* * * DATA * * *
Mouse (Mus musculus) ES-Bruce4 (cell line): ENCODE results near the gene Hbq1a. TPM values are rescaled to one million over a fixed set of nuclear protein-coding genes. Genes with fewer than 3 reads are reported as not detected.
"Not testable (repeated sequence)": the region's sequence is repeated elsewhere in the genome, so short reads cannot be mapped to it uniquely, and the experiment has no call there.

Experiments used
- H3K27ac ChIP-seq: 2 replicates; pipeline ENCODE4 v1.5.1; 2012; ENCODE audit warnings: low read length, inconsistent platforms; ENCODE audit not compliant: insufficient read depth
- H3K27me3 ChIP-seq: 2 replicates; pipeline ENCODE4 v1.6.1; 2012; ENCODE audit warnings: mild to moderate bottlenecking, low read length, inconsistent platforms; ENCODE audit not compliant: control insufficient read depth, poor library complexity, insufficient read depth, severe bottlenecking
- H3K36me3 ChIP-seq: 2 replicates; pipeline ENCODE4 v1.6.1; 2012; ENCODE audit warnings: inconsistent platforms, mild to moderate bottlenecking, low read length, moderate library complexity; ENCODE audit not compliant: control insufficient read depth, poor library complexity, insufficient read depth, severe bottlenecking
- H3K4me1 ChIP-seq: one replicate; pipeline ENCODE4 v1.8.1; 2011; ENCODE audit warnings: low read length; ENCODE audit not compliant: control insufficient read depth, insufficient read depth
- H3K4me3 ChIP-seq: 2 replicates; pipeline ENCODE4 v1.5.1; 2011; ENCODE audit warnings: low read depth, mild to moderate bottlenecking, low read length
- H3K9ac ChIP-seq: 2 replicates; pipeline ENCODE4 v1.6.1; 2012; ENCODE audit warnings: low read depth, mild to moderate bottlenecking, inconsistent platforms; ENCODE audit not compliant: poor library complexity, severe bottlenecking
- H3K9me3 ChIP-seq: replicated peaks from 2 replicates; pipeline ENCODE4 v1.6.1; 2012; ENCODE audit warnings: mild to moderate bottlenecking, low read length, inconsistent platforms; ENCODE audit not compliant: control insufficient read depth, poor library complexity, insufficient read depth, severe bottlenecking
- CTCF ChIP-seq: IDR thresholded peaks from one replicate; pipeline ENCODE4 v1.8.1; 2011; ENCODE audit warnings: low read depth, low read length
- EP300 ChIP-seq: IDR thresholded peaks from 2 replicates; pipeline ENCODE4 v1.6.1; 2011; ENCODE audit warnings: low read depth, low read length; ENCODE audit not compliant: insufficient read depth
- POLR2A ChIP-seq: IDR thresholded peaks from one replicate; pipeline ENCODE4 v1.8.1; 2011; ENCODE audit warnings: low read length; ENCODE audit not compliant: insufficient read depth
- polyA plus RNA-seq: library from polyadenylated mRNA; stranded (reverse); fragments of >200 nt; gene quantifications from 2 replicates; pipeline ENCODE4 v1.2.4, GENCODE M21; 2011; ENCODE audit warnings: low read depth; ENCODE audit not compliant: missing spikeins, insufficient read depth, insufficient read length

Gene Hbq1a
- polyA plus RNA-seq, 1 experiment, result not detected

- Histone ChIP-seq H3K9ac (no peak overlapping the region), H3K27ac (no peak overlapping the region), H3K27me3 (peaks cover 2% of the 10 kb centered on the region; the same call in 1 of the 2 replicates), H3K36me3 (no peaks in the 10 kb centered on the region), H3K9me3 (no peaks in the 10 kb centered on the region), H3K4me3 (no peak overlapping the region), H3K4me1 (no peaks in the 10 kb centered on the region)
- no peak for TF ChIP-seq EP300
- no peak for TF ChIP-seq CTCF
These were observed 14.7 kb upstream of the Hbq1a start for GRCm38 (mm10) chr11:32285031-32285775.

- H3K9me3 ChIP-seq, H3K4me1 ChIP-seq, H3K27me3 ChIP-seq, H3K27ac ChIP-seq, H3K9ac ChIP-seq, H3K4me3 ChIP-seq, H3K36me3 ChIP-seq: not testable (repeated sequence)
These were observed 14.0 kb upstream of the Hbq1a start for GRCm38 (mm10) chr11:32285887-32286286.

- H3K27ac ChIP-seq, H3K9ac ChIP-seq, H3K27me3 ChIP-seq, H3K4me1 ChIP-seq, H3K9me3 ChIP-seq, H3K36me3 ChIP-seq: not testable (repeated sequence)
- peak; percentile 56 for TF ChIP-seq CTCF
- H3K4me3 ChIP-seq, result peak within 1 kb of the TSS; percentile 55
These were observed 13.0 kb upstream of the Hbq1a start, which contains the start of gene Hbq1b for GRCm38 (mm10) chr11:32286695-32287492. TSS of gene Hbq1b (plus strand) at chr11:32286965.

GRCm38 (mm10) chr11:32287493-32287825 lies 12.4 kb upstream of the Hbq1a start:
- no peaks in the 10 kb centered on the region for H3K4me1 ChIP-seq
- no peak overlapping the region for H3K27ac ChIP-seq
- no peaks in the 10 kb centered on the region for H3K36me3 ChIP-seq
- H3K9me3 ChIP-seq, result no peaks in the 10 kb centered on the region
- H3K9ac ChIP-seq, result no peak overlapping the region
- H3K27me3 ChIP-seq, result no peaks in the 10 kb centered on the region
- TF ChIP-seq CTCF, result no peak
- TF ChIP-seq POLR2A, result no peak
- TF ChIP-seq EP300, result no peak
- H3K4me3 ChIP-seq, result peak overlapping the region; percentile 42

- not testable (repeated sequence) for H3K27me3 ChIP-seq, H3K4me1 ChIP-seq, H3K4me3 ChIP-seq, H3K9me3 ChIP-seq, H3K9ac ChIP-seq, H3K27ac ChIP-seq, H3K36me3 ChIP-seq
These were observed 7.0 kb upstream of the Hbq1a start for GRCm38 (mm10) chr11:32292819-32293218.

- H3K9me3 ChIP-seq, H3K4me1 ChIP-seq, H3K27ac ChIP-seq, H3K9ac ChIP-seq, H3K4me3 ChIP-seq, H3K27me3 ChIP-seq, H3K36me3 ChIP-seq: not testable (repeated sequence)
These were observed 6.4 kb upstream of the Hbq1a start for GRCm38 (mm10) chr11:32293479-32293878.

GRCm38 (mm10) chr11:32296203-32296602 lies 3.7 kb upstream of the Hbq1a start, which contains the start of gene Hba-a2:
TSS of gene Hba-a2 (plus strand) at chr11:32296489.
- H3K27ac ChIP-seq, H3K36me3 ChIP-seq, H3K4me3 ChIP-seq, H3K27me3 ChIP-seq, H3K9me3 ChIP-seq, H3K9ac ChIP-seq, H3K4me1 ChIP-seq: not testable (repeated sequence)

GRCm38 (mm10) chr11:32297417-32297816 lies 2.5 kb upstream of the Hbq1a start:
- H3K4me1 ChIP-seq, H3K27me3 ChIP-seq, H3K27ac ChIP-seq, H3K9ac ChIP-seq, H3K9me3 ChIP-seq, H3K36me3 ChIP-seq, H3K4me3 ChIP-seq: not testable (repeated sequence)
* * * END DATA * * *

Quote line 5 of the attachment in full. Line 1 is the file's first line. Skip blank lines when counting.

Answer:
- H3K27me3 ChIP-seq: 2 replicates; pipeline ENCODE4 v1.6.1; 2012; ENCODE audit warnings: mild to moderate bottlenecking, low read length, inconsistent platforms; ENCODE audit not compliant: control insufficient read depth, poor library complexity, insufficient read depth, severe bottlenecking